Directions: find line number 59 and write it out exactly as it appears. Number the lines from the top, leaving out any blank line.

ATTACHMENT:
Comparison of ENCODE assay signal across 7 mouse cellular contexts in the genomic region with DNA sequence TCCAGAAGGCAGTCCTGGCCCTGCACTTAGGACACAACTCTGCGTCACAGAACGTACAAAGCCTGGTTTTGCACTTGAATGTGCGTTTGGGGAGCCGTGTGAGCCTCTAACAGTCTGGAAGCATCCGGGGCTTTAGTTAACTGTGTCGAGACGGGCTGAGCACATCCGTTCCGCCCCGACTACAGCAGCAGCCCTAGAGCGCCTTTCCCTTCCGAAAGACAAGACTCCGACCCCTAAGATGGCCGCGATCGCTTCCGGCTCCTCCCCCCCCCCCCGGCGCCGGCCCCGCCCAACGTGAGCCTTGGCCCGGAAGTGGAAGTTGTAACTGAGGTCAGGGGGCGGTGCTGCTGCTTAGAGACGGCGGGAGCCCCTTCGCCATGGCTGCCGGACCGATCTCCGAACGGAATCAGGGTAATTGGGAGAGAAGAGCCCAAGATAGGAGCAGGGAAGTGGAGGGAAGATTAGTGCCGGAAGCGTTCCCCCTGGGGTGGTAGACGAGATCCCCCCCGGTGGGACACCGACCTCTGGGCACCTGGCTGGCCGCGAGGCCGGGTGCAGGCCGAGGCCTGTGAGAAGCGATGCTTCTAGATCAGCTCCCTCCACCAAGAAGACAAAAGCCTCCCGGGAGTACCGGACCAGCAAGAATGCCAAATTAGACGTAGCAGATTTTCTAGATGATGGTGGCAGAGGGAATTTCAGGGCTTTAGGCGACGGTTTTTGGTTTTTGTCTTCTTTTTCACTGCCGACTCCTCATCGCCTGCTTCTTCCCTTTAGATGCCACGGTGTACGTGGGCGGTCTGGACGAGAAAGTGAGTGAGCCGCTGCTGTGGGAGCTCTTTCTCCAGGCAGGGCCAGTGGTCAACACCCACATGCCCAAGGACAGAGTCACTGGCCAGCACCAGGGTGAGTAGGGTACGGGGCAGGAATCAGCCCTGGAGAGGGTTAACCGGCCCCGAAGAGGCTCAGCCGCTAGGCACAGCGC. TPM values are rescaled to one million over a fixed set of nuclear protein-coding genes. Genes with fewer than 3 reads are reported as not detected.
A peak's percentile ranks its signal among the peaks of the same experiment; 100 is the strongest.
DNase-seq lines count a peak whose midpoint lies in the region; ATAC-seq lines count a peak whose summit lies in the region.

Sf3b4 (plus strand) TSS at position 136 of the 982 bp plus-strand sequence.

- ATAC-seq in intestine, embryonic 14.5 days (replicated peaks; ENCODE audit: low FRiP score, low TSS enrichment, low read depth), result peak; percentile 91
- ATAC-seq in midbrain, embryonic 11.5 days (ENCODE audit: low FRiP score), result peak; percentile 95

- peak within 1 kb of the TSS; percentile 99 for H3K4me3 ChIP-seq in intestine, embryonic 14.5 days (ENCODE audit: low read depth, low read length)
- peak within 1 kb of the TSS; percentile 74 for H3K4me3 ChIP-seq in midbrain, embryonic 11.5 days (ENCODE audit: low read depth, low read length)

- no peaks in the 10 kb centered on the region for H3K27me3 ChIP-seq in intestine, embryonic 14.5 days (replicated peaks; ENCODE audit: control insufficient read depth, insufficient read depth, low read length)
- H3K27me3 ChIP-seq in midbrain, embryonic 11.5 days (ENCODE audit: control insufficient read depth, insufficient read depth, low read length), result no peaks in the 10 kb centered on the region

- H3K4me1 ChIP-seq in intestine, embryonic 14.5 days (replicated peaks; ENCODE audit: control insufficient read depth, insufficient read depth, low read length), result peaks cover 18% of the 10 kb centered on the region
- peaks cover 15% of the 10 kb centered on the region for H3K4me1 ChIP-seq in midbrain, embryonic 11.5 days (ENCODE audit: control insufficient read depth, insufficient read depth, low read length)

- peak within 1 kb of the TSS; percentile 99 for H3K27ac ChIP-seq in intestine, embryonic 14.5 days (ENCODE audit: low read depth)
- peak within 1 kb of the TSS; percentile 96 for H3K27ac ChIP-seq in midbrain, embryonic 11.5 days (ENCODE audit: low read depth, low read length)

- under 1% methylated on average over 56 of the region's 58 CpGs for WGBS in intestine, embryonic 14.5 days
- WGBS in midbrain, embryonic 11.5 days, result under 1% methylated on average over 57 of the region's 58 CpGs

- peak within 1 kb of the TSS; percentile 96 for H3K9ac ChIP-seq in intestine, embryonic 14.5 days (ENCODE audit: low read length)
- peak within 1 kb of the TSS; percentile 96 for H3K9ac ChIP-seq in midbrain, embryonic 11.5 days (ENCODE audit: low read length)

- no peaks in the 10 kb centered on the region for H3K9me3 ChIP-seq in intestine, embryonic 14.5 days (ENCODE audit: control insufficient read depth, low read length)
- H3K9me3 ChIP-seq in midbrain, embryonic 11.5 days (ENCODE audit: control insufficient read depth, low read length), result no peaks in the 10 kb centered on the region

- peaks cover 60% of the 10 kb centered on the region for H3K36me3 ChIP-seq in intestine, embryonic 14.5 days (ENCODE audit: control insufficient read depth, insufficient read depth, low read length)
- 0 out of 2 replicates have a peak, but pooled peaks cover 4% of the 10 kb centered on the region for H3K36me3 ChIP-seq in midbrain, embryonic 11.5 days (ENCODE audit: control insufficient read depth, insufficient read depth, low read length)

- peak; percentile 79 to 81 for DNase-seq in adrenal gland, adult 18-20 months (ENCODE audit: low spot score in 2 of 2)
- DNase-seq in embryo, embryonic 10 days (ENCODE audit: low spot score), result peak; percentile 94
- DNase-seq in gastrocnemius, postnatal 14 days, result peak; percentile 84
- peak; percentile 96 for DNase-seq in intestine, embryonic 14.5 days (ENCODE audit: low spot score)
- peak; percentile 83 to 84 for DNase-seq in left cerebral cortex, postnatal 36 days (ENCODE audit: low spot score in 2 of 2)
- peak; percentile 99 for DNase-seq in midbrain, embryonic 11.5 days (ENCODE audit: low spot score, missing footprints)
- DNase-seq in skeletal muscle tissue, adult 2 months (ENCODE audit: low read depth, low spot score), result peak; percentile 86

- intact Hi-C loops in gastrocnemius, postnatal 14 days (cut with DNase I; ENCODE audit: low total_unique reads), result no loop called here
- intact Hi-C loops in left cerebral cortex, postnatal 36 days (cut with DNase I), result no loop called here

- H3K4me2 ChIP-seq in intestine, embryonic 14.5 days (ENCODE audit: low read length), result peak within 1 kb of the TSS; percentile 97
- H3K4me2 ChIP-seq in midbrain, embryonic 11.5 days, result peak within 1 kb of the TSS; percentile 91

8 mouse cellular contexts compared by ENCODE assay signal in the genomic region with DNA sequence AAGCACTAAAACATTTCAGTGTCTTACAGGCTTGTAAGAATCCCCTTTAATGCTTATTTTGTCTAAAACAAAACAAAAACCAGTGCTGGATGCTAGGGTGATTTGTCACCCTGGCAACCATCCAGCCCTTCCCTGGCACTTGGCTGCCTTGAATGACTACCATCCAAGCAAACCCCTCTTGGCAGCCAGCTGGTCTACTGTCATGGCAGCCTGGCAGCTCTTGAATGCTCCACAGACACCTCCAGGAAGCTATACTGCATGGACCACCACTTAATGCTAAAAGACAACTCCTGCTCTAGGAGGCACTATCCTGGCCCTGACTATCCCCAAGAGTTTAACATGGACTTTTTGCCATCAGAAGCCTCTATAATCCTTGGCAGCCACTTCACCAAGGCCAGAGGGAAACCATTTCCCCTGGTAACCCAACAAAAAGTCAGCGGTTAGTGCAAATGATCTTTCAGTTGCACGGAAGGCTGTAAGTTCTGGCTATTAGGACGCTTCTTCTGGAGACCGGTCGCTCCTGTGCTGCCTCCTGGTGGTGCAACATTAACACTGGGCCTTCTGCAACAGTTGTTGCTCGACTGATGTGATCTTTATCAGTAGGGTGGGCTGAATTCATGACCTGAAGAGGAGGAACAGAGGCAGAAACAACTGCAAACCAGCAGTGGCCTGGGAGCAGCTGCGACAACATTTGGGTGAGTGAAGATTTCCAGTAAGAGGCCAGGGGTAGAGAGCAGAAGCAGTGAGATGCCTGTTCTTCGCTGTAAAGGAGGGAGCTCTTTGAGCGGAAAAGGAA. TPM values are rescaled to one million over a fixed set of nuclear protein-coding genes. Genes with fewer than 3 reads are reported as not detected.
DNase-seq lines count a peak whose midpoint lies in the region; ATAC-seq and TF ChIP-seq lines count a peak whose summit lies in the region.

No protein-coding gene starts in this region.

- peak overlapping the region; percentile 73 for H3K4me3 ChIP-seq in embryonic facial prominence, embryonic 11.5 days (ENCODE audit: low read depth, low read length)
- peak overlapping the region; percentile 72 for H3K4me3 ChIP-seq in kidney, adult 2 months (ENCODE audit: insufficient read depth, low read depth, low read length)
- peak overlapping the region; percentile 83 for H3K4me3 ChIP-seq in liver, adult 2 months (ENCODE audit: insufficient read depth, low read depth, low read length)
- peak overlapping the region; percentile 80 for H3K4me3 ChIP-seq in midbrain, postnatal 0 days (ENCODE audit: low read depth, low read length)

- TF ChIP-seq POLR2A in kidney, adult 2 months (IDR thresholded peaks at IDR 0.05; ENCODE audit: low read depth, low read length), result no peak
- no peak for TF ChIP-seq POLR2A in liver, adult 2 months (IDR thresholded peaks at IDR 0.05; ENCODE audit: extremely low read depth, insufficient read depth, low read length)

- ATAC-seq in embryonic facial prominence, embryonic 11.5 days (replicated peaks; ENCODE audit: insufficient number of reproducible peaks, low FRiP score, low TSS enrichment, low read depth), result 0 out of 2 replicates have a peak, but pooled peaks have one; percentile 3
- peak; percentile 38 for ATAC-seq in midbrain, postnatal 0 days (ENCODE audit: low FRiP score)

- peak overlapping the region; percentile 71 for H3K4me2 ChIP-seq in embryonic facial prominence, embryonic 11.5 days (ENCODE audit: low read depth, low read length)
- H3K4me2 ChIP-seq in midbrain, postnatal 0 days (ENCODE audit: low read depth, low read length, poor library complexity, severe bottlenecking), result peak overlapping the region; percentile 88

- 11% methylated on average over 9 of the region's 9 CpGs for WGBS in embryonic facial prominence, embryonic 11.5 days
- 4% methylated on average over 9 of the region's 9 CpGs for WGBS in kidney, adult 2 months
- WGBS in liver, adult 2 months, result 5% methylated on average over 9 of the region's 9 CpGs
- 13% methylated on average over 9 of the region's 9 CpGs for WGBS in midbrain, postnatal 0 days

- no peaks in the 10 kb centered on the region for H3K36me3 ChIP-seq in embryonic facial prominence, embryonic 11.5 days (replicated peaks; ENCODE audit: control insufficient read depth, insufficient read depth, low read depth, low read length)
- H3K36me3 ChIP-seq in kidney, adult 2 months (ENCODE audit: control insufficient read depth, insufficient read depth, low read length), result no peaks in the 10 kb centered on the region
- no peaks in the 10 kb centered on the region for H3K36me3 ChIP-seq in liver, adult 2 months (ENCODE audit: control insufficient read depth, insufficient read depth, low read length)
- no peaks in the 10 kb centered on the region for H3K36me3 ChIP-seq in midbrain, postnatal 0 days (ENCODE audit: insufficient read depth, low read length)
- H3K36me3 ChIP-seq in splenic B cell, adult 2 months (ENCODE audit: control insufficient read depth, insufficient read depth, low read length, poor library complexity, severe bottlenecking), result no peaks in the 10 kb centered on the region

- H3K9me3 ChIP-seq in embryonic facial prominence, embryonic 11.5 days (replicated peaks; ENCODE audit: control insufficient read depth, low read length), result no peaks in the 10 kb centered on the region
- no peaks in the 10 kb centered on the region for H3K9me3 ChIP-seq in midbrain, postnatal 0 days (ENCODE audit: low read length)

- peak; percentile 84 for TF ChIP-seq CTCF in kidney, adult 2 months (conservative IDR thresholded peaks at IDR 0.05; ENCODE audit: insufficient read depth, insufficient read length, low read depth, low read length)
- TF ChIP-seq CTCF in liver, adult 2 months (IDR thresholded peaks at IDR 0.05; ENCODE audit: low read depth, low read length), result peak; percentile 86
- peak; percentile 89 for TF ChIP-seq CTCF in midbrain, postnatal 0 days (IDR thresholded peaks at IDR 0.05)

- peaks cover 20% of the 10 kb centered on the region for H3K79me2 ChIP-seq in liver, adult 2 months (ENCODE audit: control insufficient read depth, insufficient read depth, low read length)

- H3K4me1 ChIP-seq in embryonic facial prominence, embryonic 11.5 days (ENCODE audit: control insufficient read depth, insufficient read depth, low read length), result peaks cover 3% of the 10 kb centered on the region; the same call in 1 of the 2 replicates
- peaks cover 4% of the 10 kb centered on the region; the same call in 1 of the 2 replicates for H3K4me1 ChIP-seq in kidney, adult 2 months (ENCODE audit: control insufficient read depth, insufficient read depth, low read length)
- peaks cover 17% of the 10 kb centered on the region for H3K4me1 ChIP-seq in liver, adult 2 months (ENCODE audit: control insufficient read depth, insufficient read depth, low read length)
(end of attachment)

- TF ChIP-seq CTCF in liver, adult 2 months (IDR thresholded peaks at IDR 0.05; ENCODE audit: low read depth, low read length), result peak; percentile 86